The future already speaks Chinese

photo: Miguel Gentil and Javier Caro, two of the founders of La Casa China, talk to the author of the article / LEAH CHANNAS

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“BECAUSE IT’S THE FUTURE!” Vanessa (¿cuál es su apellido, qué estudia, cuántos años tiene?) shouts when asked why she’s studying Mandarin Chinese. She’s taking lessons this afternoon in La Casa China (The Chinese House), a language and cultural center in Seville, which helps Spanish students to learn about and adapt to a country seen by many as the new promised land. A group of Sevillian architects, who work in China developing new cities, recently opened La Casa China on 15 Cabeza del Rey Don Pedro Street, in the Alfalfa quarter.

THREE OF THE FOUNDERS, Miguel Gentil, Marta Barrera, and Javier Caro, have been studying Chinese for seven years. Marta and her husband, Miguel, started to travel to the country
in 2006. They did a series of investigations on urban development around the country and later started their own architectural and urban projects in different Chinese towns, where they still work. These trips inspired many cultural exchange questions, and prompted them to open La Casa China in their hometown of Seville. They wanted to create a space where Seville and China unite and people can explore boths languages and cultures in addition to the growing economic opportunities of the Asian giant.

THE WORLD ECONOMY depends largely on what happens in China. According to the International Monetary Fund, it has the world’s second-largest economy in terms of nominal GDP, approximately US$ 8.227 trillion. China is second only to the United States. It also holds the largest portion of the United States debt.

ONE IN SIX PEOPLE IN THE WORLD speak Chinese. With a population of over 1.35 billion people, China is the most populated country and also the world’s fourth-largest by land area with 9,596,960 square kilometers. Chinese is spoken outside continental China in Taiwan, Singapore, and in countries like Indonesia with significant communities of Chinese background, and, of course, in all the cities around the planet where Chinese people live and do business.

“IT’S IMPORTANT TO LEARN CHINESE in the whole world. Chinese business is going to be the first one”, says Miguel Gentil. “Each year it is more important to know at least a little bit of Chinese. It’s very useful, at least for the relationships between politicians and between businessmen.”

THE ABILITY TO SPEAK CHINESE is a valuable skill in business, politics, tourism and communications today. In 2012, 73 Chinese companies were listed in the Fortune Global 500, a world ranking based on revenue. Spaniards would do well to involve themselves with China, points out the architect and cultural activist, because interest in China’s economic opportunities and evolution is growing. “In my experience, the main newspapers in Spain have been publishing at least two articles a day about China. Four years ago there were no articles about China being published,” explains Gentil.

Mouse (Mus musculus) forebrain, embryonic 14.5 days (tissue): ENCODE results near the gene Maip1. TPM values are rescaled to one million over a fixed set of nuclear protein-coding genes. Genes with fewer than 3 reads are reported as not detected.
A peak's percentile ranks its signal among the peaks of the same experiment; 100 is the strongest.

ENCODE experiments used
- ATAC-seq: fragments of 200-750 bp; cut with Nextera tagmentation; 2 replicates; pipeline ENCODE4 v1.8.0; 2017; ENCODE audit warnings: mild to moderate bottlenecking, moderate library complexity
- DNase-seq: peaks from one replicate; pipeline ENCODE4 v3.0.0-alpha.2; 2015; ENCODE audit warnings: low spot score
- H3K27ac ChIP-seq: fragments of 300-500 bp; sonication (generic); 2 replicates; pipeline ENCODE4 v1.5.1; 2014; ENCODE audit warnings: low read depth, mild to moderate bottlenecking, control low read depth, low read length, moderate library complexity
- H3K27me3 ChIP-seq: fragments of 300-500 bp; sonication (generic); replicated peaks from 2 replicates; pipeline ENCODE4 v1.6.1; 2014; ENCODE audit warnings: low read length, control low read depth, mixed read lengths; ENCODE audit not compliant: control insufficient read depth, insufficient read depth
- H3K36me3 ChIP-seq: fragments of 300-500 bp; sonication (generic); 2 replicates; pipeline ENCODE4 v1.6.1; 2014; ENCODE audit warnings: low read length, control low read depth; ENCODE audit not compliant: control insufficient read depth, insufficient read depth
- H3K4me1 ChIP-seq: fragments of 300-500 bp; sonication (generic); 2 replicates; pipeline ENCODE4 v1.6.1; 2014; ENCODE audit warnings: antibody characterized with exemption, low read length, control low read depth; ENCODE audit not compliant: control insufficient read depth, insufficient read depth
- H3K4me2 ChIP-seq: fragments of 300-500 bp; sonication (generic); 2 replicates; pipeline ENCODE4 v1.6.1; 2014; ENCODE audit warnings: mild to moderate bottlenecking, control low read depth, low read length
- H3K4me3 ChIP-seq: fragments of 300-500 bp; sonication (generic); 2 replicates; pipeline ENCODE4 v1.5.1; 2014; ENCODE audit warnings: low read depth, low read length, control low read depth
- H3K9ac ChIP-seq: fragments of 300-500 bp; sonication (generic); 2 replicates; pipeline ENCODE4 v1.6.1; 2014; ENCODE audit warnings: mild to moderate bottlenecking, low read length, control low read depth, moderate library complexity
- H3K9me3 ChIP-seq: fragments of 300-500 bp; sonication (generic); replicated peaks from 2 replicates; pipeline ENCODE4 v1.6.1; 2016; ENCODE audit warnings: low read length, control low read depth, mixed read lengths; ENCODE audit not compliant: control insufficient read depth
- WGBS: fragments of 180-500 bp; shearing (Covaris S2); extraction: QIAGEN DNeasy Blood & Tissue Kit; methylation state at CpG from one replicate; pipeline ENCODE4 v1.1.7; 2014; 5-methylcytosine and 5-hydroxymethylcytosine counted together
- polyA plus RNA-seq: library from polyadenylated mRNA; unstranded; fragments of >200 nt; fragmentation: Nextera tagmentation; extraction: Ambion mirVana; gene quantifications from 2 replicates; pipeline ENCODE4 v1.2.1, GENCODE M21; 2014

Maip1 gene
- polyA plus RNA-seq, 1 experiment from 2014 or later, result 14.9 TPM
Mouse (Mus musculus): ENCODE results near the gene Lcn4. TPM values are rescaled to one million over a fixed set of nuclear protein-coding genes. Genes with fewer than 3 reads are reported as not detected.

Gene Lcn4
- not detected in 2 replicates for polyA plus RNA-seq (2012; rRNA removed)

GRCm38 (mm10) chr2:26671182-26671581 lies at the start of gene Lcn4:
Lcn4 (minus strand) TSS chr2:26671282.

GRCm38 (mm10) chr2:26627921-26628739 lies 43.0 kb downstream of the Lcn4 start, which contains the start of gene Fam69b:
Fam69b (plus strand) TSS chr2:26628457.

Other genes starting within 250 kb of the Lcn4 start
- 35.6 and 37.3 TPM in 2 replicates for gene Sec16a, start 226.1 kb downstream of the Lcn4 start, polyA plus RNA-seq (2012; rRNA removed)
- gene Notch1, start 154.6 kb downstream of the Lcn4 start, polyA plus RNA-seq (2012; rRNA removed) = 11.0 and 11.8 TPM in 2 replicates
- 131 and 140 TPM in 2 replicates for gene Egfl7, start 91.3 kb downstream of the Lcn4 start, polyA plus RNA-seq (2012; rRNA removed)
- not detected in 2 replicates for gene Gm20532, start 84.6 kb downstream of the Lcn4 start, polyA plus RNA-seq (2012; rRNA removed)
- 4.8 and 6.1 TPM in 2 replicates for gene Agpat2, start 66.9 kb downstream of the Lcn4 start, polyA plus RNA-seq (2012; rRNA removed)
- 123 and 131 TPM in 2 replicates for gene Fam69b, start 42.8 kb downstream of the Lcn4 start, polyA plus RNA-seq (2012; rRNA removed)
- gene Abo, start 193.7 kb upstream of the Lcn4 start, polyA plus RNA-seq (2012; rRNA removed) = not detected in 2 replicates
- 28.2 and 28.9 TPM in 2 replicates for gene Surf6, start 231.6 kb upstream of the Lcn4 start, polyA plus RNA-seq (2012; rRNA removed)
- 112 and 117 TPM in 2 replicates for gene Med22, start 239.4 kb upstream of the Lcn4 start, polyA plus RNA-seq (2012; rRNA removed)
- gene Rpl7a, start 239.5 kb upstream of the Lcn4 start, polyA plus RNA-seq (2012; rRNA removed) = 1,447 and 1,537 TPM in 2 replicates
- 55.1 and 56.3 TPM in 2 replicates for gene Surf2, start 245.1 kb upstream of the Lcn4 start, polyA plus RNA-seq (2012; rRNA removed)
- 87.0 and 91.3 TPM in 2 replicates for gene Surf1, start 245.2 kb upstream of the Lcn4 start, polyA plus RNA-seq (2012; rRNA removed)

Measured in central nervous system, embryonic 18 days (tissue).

“I LIKE THE CHINESE CULTURE, and I want to learn the language to further my career. In the future I hope to be able to do business with China in my job,” says Vanessa, a student at La Casa China. She is one of the many Spaniards that have started learning Chinese, which they consider to be as important as English. It’s crucial to know the language of the two largest economies for maintaining ties with these superpowers (precisar de quién es esta opinion).

IN ANY EXCHANGE BETWEEN PEOPLE of different cultures it is polite to attempt to adapt to the another’s culture, and so the Chinese value the ability of a foreigner to speak at least a little bit of their language. “When we have a dinner with our friends there, we always try to speak a little bit of Chinese with them,” describes Javier Caro, another young architect and founder of La Casa China.

ASIDE FROM THE BENEFITS OF COMMUNICATING with the Chinese, learning the language helps tourism, the main source of income in Spain, to adapt to the growing number of Chinese tourists. Having Chinese-speaking personnel will attract even more visitors that bring in revenue. But in China “it’s not all about the economy; it truly is an interesting country and has many great things to offer,” Miguel Gentil clarifies.

LA CASA CHINA offers Chinese language courses for Spaniards and Spanish courses for Chinese, but it is also a cultural center that offers art, photography, music, literature, architecture, or cinematic activities. “We don’t want to concentrate on just one aspect of the language or the culture or the society, such as the economy. This is a multidisciplinary space and, above all, it is an open one,” Gentil says. It is a place for exchange between Spanish, Chinese, and English speakers, or anyone who wishes to use Chinese for presentations, personal reasons and business meetings. “It is a point of reunion between Seville and China,” he says.

ALTHOUGH IT IS CLEAR there are many benefits to learning Chinese, Caro expresses his frustration with writing and speaking the language, which he thinks is much harder for a Spanish speaker than learning English. “One character could have seven completely different meanings,” he says. His colleague Miguel adds another difficulty, “It’s a very different manner of thinking.”

FOR SPANIARDS, in learning Chinese there’s a glimmer of hope. If they are able to communicate for business, politics, and tourism with Chinese speakers, they can multiply their opportunities to get out of the economic rut.

FIRST LESSON: “Future” in Chinese is 未来. Wèilái.